The real task of the historian, for the past, and statesmen, for the future, is to judge which such claims and fears are grounded in reality and which are smoke-screens or shell-games meant to deceive as to intentions, capabilities and ambitions. To do this one has to look not just to the How but the Why, and this enters into the barely visible hallways of the human mind where such mental-emotional forces as pride, suspicion, retribution, contempt, greed, hubris, imagined weakness, imagined victory, all operate; a task not congenial to a historian looking for facts and events.

Indeed, as Taylor himself says, a cause of Austria’s declaration of war on Serbia was ‘exasperation” at Slavic nationalist propaganda.  As he also says, “impatience and misjudgment” turn effective deterrence into it opposite. He is very fond of the word “provoked,”  a mental state we are all familiar with.

Napoleon was left more and more as the dominant factor in Europe simply because he had to defeat the other countries which were conspiring against him. It would be foolish to suggest that Napoleon was a man of peace or of kindly, gentle nature. Nevertheless in 1805, in 1808 and, should one say in 1812, he was provoked into war.

Provoked into war?  Indeed!

That is the problem of course. How has human-kind accepted the idea that a provocation is enough to send 10 million to die?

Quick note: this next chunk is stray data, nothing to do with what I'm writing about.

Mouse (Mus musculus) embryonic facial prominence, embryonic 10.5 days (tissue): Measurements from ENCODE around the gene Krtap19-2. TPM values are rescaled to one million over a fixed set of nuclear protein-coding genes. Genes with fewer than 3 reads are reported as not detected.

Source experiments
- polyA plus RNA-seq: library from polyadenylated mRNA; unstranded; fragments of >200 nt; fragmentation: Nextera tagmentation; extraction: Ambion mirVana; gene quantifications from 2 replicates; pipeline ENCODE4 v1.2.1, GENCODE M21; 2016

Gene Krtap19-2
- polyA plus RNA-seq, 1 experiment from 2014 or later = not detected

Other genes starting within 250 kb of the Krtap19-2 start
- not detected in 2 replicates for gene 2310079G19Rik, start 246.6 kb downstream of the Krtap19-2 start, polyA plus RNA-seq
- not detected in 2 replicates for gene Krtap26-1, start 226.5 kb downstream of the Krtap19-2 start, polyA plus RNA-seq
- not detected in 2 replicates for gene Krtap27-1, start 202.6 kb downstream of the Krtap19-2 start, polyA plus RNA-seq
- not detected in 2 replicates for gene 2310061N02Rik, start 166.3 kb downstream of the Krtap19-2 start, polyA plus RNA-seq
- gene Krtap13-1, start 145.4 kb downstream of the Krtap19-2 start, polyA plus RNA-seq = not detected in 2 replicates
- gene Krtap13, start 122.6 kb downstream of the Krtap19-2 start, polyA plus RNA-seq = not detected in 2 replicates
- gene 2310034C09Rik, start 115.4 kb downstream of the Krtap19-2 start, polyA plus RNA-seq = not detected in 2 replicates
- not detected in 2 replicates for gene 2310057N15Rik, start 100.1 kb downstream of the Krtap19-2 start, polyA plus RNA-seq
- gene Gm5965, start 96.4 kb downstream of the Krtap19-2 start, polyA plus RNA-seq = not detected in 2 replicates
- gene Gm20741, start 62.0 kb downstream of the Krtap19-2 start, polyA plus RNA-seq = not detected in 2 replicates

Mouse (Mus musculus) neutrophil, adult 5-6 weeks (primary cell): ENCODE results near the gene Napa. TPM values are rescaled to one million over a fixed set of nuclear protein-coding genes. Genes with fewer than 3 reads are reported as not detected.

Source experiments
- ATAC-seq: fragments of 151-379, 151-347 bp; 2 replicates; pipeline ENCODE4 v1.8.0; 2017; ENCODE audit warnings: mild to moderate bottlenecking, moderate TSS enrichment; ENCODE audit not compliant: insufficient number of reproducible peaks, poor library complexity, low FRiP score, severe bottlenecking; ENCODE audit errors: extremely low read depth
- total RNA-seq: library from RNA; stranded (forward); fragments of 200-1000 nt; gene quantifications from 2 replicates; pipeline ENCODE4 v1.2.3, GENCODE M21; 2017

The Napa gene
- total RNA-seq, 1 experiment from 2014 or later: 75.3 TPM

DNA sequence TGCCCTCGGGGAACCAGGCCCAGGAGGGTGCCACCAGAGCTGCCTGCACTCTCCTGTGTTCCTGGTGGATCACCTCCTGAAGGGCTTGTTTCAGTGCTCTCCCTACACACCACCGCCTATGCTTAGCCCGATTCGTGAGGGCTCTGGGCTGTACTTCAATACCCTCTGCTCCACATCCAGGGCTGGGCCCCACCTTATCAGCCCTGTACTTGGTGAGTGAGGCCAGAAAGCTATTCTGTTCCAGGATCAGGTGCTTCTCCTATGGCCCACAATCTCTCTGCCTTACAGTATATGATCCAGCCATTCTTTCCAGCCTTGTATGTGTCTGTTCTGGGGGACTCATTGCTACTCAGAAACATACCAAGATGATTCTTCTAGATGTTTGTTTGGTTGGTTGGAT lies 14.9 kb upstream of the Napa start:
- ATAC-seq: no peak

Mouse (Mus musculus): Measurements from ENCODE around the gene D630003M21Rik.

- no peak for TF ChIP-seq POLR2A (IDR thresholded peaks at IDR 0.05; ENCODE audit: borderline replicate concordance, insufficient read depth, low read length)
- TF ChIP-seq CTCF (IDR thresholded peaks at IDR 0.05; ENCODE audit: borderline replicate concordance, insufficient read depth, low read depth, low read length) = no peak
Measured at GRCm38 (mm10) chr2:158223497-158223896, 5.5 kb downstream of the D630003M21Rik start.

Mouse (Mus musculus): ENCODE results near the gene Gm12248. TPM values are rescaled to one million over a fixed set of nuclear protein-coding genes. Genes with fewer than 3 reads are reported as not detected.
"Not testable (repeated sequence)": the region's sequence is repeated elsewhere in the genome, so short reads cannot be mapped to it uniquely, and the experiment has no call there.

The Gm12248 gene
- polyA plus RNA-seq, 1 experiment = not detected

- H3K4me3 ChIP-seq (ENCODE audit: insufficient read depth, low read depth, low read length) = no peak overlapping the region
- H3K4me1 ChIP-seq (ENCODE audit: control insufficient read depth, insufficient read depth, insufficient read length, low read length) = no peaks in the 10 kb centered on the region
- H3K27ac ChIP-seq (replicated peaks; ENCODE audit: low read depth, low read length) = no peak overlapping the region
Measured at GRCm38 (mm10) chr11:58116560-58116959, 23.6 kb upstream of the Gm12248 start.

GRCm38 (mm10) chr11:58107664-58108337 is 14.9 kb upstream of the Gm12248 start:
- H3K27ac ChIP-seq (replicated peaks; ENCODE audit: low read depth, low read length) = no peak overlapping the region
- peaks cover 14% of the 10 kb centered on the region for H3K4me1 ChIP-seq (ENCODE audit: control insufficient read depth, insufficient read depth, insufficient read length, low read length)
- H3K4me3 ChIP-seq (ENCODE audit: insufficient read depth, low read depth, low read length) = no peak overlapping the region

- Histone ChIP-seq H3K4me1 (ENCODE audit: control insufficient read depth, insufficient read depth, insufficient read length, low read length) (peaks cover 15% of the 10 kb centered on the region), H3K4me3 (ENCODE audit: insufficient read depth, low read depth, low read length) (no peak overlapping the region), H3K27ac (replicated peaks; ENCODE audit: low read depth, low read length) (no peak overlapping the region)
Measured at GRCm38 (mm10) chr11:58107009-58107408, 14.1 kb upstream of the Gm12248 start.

Throughout, Taylor’s well known (provocateur’s) wit is on display:

The British are entitled always to mistrust other people but others are not entitled to mistrust the British. That is why England is known or was known abroad as ‘Perfide Albion’, because the British have two standards, one for themselves and one for other people.

He is British so he’s entitled to aim at his own, though of course the world has shown that one standard for me and another for thee is true of most nations, indeed most people.

What we want is an answer not so much to How? as to Why?, as here:

Paradoxically many of the European wars were started by a threatened Power which had nothing to gain by war and much to lose. Thus Austria started the Austro-French war of 1859 by her declaration of war on Sardinia. She started the Austro-Prussian war of 1866 by promoting the condemnation of Prussia at the Federal Diet. She started the first world war by her declaration of war on Serbia. Yet in each case she was almost bound to be the loser. Apprehension was reinforced by exasperation-with Austria the harassment of nationalist propaganda. Similarly France in 1870 was exasperated by Bismarck’s successes and started the war by her declaration of war on Prussia.

Why would this be? Inability to think past the excitement and promise of war, despite all the evidence, might be one reason.  Trusting in luck, fate, God, another. Assuming that another, bigger, and friendlier entity will intervene. Hoping to set off a chain of events from which victory will appear. Believing, as the French did in WW I, in some special elán that will overcome calculations of armor, mobility and disposable bodies.

Perhaps he is right, technically, that many of these wars came about through a “muddle” rather than sheer aggression but it should be clear by now that enormity, complexity and the “competition of suspicion” will result in predictably terrible carnage following such muddles.  It should also be clear that “provocation” in some personal or diplomatic sense is never a justification for armed retribution.

Grow this understanding and perhaps we slow the occurrence of  wars by “accident, ” wars to answer provocations, leaving those fueled by greed and savagery yet to be solved, lessening over time towards some imagined, distant, diminishing point.